Saturday, August 13

Turkey lifts objections to Finland and Sweden’s Nato bid | Born

A last minute agreement has been reached between Turkey, Finland and Sweden to allow the two Nordic countries to become Nato members on the eve of the military alliance’s summit in Madrid.

Nato said a trilateral deal had been reached at a meeting between Turkey’s president Recep Tayyip Erdoğan, president Sauli Niinistö of Finland and Swedish prime minister Magdalena Andersson in the Spanish capital.

Following a period of intensive negotiations, Jens Stoltenberg, Nato’s secretary general, said on Tuesday evening: “I am pleased to announce that we now have an agreement that paves the way for Finland and Sweden to join NATO.”

“Turkey, Finland and Sweden have signed a memorandum that addresses Turkey’s concerns, including around arms exports and the fight against terrorism,” he added.

Sweden and Finland had historically declined to seek Nato membership, partly because of mixed public opinion and caution around their security relationship with Russia. But that changed dramatically after Russia launched an unprovoked attack on Ukraine in February, prompting both countries to ask to join.

It means the Swedish and Finnish leaders will be able to attend the Nato summit on Wednesday and Thursday as invitees, meaning that their countries are on a firm path to full membership, subject only to ratification by member states. That is considered a technical step.

Turkey had said it would block the applications of Sweden and Finland unless it received satisfactory assurances that the Nordic countries are willing to address what it regards as support for Kurdish groups it designates as terrorist organisations, in particular the Kurdistan workers party, the PKK.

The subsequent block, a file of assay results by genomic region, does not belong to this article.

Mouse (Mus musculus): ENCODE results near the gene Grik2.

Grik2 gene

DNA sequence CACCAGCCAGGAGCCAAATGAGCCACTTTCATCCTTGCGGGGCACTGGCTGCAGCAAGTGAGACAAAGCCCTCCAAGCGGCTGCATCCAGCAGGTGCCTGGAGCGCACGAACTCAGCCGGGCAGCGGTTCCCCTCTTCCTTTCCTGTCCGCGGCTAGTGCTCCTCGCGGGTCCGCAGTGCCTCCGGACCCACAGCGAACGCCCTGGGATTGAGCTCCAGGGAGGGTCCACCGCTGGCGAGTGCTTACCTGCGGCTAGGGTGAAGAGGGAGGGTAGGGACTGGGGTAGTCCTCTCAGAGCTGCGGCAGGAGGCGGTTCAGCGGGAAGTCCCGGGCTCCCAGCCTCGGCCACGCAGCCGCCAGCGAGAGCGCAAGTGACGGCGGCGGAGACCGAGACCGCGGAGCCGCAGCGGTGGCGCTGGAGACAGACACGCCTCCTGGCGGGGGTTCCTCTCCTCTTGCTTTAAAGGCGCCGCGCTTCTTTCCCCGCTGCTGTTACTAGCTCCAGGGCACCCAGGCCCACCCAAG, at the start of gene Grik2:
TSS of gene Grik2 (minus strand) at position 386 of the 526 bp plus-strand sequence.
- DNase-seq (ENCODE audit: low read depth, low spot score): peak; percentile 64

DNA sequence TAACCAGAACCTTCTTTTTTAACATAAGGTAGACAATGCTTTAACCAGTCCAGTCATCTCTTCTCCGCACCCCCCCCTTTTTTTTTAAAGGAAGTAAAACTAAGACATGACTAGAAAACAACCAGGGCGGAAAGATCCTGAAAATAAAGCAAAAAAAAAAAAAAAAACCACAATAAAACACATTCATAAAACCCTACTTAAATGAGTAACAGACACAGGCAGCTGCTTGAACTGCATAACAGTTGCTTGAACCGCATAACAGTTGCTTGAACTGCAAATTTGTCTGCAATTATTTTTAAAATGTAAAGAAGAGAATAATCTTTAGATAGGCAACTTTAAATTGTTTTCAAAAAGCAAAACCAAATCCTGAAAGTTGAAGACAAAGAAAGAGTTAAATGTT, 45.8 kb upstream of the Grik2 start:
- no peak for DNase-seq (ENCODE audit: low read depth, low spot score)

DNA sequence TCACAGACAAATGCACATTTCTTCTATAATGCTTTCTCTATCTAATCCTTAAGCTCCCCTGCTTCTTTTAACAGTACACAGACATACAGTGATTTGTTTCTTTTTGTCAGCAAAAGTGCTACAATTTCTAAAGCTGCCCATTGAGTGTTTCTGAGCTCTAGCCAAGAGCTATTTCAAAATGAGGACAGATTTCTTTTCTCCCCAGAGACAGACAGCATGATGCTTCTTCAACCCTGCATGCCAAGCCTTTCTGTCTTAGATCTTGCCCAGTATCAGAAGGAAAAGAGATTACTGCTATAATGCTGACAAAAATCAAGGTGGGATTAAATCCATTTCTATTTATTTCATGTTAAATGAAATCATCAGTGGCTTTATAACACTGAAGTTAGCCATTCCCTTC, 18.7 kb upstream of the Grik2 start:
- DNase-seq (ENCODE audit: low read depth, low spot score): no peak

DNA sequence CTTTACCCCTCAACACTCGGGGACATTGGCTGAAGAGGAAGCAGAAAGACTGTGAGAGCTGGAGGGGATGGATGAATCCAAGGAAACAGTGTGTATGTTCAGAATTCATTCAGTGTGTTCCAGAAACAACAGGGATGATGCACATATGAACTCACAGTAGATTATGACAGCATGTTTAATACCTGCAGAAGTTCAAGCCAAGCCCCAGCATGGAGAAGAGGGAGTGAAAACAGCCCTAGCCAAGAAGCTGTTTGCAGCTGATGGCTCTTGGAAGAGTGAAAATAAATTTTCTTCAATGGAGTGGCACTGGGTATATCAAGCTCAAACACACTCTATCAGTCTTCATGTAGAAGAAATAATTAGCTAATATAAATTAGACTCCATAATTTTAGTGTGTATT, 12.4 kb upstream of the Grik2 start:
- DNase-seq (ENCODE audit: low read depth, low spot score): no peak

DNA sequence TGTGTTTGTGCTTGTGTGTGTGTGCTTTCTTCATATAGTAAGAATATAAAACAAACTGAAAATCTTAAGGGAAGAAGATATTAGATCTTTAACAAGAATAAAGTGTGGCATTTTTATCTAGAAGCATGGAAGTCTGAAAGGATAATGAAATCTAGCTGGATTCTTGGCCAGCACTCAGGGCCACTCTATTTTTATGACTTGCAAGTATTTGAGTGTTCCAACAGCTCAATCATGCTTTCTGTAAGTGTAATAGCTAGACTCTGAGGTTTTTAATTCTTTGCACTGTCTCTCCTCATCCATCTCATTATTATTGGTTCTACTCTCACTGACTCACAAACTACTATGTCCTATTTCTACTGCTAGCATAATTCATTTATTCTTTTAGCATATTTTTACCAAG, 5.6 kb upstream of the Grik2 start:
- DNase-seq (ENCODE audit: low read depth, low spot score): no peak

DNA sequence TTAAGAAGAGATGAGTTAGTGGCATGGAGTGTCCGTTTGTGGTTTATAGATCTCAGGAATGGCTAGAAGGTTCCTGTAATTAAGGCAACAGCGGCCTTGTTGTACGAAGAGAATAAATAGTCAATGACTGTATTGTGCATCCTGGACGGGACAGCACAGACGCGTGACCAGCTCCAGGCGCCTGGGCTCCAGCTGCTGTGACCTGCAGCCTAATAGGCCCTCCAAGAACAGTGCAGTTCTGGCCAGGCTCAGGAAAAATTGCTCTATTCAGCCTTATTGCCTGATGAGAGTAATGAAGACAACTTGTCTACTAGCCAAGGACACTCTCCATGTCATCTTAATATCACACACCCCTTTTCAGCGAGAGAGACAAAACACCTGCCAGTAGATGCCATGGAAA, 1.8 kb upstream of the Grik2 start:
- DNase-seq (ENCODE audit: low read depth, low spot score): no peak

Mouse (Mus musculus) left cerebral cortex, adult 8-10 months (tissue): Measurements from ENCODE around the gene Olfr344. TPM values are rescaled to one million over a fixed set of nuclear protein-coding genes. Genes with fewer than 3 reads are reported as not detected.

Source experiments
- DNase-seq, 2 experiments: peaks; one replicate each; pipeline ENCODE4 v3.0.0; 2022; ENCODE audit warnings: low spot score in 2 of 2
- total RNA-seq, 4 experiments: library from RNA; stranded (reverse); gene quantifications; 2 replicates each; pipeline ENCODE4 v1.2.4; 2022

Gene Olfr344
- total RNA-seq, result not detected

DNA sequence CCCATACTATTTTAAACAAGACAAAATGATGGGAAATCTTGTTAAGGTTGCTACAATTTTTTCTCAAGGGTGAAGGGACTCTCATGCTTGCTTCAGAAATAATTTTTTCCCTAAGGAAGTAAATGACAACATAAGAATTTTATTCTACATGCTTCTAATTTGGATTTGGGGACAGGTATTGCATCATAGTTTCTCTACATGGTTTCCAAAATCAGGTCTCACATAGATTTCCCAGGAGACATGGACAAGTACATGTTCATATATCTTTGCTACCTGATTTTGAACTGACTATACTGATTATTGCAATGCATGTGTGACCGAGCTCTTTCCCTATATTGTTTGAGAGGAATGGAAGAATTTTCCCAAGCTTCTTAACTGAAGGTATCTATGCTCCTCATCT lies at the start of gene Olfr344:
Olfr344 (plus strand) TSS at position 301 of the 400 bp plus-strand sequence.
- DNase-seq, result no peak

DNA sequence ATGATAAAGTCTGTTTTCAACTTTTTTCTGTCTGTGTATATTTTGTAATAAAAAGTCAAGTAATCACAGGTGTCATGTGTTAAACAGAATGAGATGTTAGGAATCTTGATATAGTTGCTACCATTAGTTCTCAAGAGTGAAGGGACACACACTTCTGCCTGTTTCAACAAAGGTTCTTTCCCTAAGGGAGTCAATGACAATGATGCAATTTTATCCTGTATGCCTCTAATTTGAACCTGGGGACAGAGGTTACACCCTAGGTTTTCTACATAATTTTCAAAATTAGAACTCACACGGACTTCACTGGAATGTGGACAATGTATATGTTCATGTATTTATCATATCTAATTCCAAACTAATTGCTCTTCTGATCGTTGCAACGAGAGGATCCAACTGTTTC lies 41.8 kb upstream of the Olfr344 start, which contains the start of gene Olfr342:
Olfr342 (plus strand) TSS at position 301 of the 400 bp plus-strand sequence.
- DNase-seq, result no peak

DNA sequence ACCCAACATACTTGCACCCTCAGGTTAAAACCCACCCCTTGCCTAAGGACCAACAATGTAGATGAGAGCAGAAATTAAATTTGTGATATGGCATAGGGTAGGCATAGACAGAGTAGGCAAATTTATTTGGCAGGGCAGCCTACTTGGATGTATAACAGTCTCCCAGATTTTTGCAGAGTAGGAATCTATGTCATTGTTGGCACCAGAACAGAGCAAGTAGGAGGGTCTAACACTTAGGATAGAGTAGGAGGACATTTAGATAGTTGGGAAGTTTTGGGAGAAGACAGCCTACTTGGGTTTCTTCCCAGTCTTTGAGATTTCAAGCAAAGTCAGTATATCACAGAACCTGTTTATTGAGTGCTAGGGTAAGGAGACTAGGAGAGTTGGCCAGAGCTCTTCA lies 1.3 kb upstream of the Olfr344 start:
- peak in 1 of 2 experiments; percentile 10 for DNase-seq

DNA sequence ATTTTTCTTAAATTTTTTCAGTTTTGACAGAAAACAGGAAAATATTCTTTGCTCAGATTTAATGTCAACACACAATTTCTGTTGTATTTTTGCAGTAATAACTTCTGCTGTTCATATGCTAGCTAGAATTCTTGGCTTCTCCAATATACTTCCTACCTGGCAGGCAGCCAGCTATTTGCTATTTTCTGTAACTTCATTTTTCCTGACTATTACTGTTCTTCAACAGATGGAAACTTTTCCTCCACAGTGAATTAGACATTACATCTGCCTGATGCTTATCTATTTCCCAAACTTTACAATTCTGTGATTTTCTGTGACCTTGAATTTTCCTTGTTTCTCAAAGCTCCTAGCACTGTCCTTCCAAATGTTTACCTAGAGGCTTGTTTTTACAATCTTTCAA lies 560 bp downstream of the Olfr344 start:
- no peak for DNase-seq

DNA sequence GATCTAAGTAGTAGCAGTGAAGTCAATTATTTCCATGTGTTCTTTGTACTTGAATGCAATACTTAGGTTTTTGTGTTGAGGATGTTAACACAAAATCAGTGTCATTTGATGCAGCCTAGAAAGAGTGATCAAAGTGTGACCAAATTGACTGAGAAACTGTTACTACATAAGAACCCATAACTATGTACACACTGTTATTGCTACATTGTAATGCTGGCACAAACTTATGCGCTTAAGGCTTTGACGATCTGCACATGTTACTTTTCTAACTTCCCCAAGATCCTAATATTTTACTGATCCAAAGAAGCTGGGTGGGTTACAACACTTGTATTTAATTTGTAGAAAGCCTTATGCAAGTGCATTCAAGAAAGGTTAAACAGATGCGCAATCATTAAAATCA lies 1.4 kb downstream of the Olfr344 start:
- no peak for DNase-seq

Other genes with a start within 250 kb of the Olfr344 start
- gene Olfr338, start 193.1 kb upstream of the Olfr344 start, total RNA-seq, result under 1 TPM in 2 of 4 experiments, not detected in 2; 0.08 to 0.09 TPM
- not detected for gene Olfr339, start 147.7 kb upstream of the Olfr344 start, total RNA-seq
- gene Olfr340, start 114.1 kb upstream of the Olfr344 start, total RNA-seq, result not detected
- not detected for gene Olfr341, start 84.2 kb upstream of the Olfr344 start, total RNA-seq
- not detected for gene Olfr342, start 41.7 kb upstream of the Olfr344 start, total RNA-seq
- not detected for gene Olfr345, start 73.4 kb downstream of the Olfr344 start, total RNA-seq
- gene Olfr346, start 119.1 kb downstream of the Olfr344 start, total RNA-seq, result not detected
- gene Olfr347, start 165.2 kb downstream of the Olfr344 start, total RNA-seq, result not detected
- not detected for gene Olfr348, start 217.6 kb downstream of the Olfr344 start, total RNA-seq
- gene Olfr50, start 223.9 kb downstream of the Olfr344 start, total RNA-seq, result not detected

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Because Nato operates by consensus, it is possible for one country in the 30-strong military alliance to block an application, giving Ankara leverage when the two countries sought to join earlier this year.

Turkey “got what it wanted” from Sweden and Finland before agreeing to back their drives to join Nato, Erdoğan’s office said on Tuesday. “Turkey has made significant gains in the fight against terrorist organisations,” said the Turkish statement, adding: “Turkey got what it wanted.”

The text of the memorandum signed by all three leaders says that Finland and Sweden will “extend their full support” to Turkey in matters of national security. The Nordic countries said they confirmed that the PKK was a proscribed organization – and in a key concession the two countries would “not provide support” to Syrian Kurdish PYD/YPG groups that have been active in the fight against Islamic State in Syria. Finland and Sweden affirmed in the deal there were no national arms embargoes relating to sales to Turkey and all three countries said they would work together on extradition requests.

Sweden is home to 100,000 Kurdish refugees and Turkey has called for the extradition of individuals it says are linked to the PKK or the Syrian YPG.

Stoltenberg said Finland and Sweden had agreed to a “further amending their domestic legislation” to give Turkey the anti-terror reassurances it had sought, and they would be “cracking down on PKK activities” and “entering into an agreement with Turkey on extradition” .

Boris Johnson greeted the announcement, tweeting: “Fantastic news as we kick off the NATO Summit. Sweden and Finland’s membership will make our brilliant alliance stronger and safer.”

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